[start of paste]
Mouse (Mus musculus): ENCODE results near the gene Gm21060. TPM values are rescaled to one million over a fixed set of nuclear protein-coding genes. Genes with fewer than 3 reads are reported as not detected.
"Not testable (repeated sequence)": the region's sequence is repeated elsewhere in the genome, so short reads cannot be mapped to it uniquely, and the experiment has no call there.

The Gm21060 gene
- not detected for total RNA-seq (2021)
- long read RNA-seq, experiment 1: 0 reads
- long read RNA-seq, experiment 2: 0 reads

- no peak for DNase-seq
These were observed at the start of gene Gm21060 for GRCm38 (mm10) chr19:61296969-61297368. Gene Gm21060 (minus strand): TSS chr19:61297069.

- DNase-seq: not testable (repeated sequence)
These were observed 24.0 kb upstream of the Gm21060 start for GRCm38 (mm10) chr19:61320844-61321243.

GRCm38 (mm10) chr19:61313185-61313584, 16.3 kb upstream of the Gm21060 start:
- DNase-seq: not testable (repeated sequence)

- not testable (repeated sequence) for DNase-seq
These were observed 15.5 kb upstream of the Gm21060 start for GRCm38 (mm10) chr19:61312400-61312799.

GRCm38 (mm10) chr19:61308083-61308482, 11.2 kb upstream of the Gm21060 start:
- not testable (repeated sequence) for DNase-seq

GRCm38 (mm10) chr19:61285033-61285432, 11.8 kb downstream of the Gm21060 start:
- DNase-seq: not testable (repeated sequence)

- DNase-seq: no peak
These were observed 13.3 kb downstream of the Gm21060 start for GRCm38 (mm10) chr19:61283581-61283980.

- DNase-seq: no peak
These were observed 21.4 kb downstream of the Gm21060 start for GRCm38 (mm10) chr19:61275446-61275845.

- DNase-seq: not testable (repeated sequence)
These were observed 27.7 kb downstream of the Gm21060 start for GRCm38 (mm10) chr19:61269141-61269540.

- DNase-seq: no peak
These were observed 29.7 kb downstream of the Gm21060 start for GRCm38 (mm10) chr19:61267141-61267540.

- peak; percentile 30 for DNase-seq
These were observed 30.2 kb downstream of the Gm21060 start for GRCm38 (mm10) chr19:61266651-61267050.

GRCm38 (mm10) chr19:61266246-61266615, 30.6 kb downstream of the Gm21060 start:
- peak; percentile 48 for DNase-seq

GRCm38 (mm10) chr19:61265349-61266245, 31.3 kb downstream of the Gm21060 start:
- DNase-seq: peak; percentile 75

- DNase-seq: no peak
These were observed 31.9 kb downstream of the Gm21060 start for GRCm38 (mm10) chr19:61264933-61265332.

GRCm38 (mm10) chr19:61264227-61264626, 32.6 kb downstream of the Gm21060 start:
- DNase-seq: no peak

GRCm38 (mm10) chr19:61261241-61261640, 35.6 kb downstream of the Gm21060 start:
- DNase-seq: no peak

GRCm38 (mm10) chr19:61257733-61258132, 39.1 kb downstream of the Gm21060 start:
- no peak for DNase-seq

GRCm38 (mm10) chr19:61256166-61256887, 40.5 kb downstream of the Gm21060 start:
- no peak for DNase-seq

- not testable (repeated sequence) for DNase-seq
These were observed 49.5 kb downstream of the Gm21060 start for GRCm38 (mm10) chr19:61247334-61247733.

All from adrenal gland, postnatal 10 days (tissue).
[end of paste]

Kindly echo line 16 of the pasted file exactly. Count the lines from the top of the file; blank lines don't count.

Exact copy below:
- not testable (repeated sequence) for DNase-seq